“It’s pretty exciting,’’ Debbie Grossman, an administrative specialist in the state court system, said last week on the day Biden was there with members of his economic team, including former Federal Reserve chair Janet Yellen, his nominee for treasury secretary.
“I’m okay with the extra security,’’ Grossman said outside The Queen, pointing out that Biden’s visits to the theater are likely to cease once he takes office. “I know it won’t last forever.”
Brian Blackwell had parked across the street one day last week, hoping in vain to get Biden to sign some bobblehead dolls of him and perhaps pose for a picture. He said it was somewhat frightening to see men with military rifles staring down from the roof to the sidewalk, where a man waving a Trump flag barked about Biden being corrupt.
“But it’s for his safety,’’ said Blackwell, a dishwasher at a nursing home. “So the best thing I can do is just sit here and watch the motorcade come by.”
Driver Tricia Jackson was a little perturbed, however, while stuck for a few minutes in the only lane that was open. “It’s a headache,’’ she said.
‘You aren’t getting through’ checkpoints near Biden home
Evelyn Brady lives near Biden in a neighborhood off Barley Mill Road, a winding two-lane road lined by expensive homes and manicured lawns.
Her block ends at the private Tatnall School, and now, a security checkpoint protected by concrete barriers, Secret Service agents and their vehicles. She said a “soft’’ checkpoint was in place on Election Day, and she had to show her ID to pass, but later in November the “hard” blockade was erected.
Another checkpoint is about one-third of a mile away.
Between the two barricades, down a long driveway guarded by more agents, is Biden’s pondside home.
“You aren’t getting through without stopping and having someone authorize you to get through,’’ Brady told WHYY on Thursday while walking her two dogs — a labradoodle named Whiskey and a Schnauzer mix named Lucy.
“It’s just a little bit of a hassle,’’ said Brady, chuckling that if a tree falls after a storm, traffic also gets rerouted. It costs her a few minutes at most, she said.
A Biden-Harris supporter, Brady said that being forced to take a different route is a small price to pay for having the president of the United States live down the block.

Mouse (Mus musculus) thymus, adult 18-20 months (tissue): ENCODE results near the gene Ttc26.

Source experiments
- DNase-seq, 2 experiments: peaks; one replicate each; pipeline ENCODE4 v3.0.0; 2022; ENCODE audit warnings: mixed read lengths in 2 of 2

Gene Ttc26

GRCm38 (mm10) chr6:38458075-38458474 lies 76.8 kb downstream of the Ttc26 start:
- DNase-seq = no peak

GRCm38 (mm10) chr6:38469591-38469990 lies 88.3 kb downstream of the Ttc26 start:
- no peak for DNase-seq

“I hope that most of the neighbors appreciate that while it’s an inconvenience, I think it will be good for Delaware in the end.”
WHYY’s recording of a reporter’s initial interview with Brady on Thursday revealed perhaps another way authorities attempt to safeguard the president. Her words could not clearly be deciphered because of interference in the signal. Former agent White’s web page notes that the Secret Service ensures that “presidential environments are protected against covert listening devices.” WHYY later interviewed Brady by phone.
Cost to taxpayers ‘practically zero’ compared to cache
New Castle County Executive Matt Meyer acknowledged that there is a cost to local taxpayers for presidential protection, an expense he considers worthwhile.
Meyer’s spokesman Brian Cunningham said more than $120,000 has been spent on county police protection in the month since the election, though Meyer suggested some might be able to be recouped from Biden’s campaign or the presidential transition team.
Cunningham said county records showed that about $181,000 was spent to Biden’s protection during the eight years of Biden’s vice presidency, which ended as Meyer took office.
Meyer, who was re-elected in November to a second four-year term, said he realizes many taxpayers and affected motorists will object, but he has no problem allocating county resources to protect fellow Democrat Biden.
“Whatever cost it is, is de minimis, it’s minor, it’s practically zero compared to the benefit to the county, the state, I think our country, of having Joe Biden as our leader,” Meyer told WHYY News.
He said the presence of a president who lives there has given “cachet” to places like former President Carter’s hometown of Plains, Georgia, and Clinton’s Little Rock, Arkansas.
“And that’s a brand that‘s not just for this week, this month, or even the four years but really forever,’’ Meyer said.
Meyer said he was recently astonished to see the phalanx of Secret Service agents and police outside The Queen after leaving an interview with WHYY at its Market Street office, located less than 100 yards from the theater.
Meyer said he paused and thought, “‘Oh my, this is the new president of the United States and right here,’ his office is basically The Queen,’’ he said. “It’s kind of extraordinary, and I think really exciting, that major world policy, world leadership is happening here in Wilmington, Delaware.”
His message to impacted drivers?
“There will be inconvenience,’’ Meyer said. “There will be times you are running to meetings or doctor’s appointments and need to go to the store and grab something real quick and it’s going to take half an hour instead of five minutes.”
But Meyer stressed: “We will do everything we can to keep it minor.”
State and Wilmington police said in statements that they are honored to assist the Secret Service.
John Rago, spokesman for Wilmington Mayor Mike Purzycki, said Wilmington is in discussions with the Democratic Party regarding costs incurred during the virtual Democratic National Convention events at the Chase Center on the Christina riverfront.
Rago said Purzycki “has said all along that the costs are part of our duty as a city to protect the President-elect who happens to be one of our own. We are proud to be part of this effort.”
Greenville resident Brady agrees that it’s a small price for taxpayers, though she joked that “it might not sit well with my husband … But I say ‘keep him safe.’”
Former agent White, who has ridden thousands of times in “The Beast” with four presidents, said the “wow factor” is another intangible — just knowing that the presidential aircraft is in town, or seeing the motorcade escorting “The Beast” on Delaware roads.
“I still get butterflies in my stomach,’’ White said, “when I see Air Force One.”